Specific parts are available through eBay. You might also want to check the Classic Classified section of the Schwinn Forums or Memory Lane Classics (see my Kool Links page for a link). Local and regional swap meets are another great place to find parts.
Schwinn parts are generally not year-specific as a matter of function. Some folks (myself included sometimes) like to get correctly dated parts for special Schwinns, but for the most part it doesn't matter what year the part is. Schwinn didn't make yearly changes to much of anything besides paint colors. It should be noted that '65 and earlier stems are a larger diameter than the '66 and later stems.
Most decals for Schwinn bikes have been reproduced. Chainguard decals, top tube decals, seat tube decals, almost all different varieties are available in reproduction. True NOS decals still exist and are available, but these often crumble under the slight sliding force of application.
The two best sources for reproduction decals (at least in my opinion) are Memory Lane Classics and Vintage Schwinn ( www.vintageschwinn.com/decals.html ). Memory Lane has a greater selection, and is the sole source for the King Size American chainguard decal. Vintage Schwinn has a wide selection and easy click-to-buy checkout. Both are reasonably priced.
The serial number on your Schwinn will tell you when it was made. The serial number is either on the underside of the bottom bracket ('52 and earlier), by the left rear axle (through mid '70), or on the head tube (mid '70 and up).
The folks at Old Roads (see the Kool Links page) have a Schwinn serial number chart on-line. These charts have been published in various books as well.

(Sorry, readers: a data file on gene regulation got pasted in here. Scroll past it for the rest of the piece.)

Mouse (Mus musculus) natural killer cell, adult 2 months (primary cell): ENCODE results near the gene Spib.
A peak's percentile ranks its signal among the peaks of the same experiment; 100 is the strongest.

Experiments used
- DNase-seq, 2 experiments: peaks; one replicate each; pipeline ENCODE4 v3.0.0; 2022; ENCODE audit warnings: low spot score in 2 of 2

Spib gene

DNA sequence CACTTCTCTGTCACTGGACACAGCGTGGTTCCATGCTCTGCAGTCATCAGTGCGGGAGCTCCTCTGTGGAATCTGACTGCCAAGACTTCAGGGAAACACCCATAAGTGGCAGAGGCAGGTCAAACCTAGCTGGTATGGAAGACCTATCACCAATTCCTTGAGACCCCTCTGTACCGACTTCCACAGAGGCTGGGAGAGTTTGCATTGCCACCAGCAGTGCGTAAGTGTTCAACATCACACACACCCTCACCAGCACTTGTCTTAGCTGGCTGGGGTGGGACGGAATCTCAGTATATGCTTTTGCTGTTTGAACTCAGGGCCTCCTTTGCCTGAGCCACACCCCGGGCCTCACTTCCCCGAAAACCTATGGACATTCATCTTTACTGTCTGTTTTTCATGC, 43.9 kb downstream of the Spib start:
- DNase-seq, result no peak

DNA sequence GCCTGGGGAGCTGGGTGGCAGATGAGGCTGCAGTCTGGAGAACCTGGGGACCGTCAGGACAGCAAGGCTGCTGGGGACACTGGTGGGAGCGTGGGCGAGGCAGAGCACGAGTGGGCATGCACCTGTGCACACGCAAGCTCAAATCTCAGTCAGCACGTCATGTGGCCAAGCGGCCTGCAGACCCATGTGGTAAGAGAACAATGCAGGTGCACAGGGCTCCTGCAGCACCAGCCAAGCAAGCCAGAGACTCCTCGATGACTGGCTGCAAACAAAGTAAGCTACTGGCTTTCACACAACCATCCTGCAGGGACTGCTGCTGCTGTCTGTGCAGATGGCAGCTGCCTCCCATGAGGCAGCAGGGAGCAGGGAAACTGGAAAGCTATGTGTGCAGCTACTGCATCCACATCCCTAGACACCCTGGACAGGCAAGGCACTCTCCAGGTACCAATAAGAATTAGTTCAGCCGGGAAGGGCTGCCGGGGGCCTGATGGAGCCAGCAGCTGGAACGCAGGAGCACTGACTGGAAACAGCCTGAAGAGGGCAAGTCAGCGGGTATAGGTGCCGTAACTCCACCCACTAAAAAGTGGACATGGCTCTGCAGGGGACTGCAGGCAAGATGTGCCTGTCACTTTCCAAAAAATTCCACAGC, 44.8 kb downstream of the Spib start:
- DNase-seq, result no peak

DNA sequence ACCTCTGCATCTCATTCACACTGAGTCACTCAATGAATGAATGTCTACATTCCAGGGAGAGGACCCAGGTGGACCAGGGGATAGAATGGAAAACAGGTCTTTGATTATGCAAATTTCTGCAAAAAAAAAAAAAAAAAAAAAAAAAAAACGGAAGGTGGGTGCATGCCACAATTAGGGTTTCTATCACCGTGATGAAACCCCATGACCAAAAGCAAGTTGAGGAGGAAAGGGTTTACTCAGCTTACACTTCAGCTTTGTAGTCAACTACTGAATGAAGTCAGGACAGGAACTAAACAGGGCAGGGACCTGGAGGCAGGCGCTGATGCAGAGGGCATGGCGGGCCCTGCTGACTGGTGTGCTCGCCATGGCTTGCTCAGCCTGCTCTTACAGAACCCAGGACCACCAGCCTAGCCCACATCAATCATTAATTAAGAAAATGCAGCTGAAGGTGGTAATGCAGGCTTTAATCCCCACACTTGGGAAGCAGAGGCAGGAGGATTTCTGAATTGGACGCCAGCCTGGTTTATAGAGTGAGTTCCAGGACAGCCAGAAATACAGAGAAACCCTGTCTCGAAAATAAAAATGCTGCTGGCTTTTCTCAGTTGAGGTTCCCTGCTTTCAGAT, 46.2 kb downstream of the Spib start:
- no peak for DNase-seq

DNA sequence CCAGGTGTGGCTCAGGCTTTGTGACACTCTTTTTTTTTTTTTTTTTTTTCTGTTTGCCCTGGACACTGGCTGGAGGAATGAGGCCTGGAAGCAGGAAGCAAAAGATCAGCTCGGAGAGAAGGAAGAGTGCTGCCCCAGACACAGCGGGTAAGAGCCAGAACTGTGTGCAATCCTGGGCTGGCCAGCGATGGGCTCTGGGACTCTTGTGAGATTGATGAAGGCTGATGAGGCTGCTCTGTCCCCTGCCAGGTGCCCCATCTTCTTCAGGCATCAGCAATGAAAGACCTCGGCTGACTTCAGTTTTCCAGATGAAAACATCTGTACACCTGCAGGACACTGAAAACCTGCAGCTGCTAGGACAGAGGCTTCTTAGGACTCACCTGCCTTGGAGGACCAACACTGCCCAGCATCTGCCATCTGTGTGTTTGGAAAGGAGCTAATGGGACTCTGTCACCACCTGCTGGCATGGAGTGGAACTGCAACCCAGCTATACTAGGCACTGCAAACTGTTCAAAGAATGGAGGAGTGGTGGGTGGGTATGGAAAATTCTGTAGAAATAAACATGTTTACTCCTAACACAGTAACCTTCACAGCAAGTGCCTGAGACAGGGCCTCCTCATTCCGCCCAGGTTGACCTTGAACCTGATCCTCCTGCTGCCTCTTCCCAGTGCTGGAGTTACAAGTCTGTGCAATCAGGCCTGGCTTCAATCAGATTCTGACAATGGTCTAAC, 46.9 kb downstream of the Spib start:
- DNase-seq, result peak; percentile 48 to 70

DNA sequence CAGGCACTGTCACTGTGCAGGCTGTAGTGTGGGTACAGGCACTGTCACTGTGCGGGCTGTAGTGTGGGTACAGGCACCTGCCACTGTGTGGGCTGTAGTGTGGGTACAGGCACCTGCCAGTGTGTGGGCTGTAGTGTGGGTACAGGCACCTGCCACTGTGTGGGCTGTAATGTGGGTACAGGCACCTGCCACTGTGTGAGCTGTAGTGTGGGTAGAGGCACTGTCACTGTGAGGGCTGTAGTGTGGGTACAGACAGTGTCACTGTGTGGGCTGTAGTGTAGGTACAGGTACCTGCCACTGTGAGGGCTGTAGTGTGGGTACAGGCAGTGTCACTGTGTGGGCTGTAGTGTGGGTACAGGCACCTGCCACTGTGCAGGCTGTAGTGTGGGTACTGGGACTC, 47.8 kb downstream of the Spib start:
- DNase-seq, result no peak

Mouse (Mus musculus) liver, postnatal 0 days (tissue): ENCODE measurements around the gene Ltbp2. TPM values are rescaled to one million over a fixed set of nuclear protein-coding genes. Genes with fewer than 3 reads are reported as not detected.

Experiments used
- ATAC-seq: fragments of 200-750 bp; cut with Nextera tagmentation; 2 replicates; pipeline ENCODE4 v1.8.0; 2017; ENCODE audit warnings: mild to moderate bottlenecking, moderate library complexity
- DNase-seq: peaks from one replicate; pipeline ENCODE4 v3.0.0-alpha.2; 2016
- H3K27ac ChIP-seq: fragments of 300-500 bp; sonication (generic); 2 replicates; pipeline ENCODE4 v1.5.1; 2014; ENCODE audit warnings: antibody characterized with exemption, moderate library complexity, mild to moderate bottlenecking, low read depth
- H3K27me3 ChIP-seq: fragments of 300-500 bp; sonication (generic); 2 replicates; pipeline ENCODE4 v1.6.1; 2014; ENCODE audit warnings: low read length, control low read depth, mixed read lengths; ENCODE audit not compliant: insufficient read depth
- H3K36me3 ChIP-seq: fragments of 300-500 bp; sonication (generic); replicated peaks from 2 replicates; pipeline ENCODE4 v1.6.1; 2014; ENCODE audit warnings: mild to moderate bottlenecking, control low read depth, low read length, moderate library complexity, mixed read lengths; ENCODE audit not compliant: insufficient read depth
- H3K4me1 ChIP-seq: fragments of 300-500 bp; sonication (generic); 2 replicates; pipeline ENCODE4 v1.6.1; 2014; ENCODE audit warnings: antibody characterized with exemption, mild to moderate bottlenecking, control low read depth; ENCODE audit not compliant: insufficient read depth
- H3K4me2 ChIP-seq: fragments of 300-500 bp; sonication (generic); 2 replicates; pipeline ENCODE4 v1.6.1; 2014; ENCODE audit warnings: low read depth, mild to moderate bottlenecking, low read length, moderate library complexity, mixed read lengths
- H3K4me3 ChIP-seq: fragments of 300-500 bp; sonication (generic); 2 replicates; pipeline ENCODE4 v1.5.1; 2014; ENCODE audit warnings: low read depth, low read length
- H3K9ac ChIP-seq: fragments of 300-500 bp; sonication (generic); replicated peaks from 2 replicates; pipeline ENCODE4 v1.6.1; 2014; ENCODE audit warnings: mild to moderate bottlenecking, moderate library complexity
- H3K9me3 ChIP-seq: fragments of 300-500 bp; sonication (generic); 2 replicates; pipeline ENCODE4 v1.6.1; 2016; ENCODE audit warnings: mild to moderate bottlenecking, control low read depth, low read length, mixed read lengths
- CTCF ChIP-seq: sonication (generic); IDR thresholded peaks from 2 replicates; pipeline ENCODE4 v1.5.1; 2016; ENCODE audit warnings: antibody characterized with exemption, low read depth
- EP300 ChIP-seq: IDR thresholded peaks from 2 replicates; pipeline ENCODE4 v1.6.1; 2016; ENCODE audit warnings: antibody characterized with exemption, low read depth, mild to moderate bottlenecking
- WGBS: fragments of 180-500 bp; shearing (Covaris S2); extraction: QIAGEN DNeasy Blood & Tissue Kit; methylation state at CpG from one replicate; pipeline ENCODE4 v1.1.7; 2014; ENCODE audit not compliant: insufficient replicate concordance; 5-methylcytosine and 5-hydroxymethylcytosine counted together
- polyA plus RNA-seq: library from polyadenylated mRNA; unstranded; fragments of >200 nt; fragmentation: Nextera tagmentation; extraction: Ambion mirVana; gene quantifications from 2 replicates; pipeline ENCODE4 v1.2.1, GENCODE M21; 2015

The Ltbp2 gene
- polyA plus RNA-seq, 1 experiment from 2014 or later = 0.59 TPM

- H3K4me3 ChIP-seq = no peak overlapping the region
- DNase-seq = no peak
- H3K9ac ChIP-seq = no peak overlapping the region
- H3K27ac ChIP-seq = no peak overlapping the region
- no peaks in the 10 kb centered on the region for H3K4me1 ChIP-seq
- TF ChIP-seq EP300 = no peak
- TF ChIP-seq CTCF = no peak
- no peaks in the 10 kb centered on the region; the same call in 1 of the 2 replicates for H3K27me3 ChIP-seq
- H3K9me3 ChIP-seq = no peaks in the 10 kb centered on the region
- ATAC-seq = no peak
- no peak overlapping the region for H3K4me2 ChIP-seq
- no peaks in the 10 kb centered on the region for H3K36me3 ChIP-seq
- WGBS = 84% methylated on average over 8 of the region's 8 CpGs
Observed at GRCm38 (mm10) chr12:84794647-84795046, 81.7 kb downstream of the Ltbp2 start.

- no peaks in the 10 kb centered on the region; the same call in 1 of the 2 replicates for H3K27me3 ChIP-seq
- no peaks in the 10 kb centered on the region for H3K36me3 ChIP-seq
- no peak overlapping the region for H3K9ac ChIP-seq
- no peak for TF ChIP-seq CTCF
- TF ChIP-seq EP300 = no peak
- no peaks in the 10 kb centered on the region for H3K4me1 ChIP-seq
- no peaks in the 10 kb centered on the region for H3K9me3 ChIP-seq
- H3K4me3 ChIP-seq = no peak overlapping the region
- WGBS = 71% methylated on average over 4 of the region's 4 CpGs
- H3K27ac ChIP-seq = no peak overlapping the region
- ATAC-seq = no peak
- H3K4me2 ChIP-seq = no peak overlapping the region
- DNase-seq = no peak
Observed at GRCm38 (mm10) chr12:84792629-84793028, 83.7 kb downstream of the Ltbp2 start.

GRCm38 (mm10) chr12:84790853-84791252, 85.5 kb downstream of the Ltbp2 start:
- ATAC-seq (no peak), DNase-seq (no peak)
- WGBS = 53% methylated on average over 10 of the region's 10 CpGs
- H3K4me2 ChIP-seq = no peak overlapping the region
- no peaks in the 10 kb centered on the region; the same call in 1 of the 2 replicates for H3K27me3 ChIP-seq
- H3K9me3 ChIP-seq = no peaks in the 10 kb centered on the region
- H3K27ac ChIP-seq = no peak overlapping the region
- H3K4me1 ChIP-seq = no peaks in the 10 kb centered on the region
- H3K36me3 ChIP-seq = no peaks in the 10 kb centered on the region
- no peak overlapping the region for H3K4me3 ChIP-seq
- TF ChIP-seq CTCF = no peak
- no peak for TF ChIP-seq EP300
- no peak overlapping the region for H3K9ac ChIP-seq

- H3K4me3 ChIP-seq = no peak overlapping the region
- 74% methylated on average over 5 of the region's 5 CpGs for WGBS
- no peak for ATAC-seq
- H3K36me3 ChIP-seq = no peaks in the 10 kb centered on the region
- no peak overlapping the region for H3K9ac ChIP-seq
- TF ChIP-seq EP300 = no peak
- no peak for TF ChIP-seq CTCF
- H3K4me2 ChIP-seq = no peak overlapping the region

The serial number will only tell you when the frame was made, it won't tell you what model it was.
If you're missing the chaingaurd, or your bike has been repainted, then it's going to be too complex to explain here. There's lots of factors involved: year of manufacture, paint color / style, chainguard style, fender style, stem style, sprocket style, accessories / accessory marks. I guess I could create a flow-chart, but it would fill a book.
Post a picture on the Schwinn Forum ( www.schwinnbikeforum.com ) and it'll get sorted out.
Repainting is tempting, but it's often-times a bad idea. Let me elaborate.
Collectors prize original paint, even somewhat worn original paint. So a bike with halfway decent original paint if going to be more valuable than a repainted one. And in recent years the concept of "patina" has become a big thing, essentially valuing an honest time-worn finish as a good thing.
Some Schwinn colors on particular models are particularly deriable. Flamboyant Lime and Terra Cotta Sting-Rays come to mind. Original paint on rare models is also desirable. A Phantom with somewhat worn original paint is going to be valuable, and a repaint (unless it's automotive quality and restoration accurate) will diminish the value.
And the original Schwinn finish is very durable. Unless you're a professional or experienced painter, you're not likely to be able to get a hard and durable finish with a repaint. Using $5 spray paint? It's going to scratch and mar easily.
But on the other hand, there's lots of common Schwinns out there with rough paint that have no particular collector value. Want to paint up a '70s Typhoon or Hollywood? Have at it. Frame has already been repainted? Have at it.
Hard to say. Most of these old bikes aren't worth more than $100. Only a small percentage are real collectables. Just because an old Schwinn isn't considered a collectable doesn't mean that it doesn't have value. Many of these old Schwinns still have value as a functional (or potentially functional) bicycle. Oftentimes a member of the general public will be willing to pay more for a common model Schwinn than a collector.
The most collectable Schwinns are typically: men's models middleweight or heavyweight, tank models, excellent originals, early Sting-Rays, Stik-Shifter equipped Sting-Rays and derivatives, models that came from the factory with fancy equipment.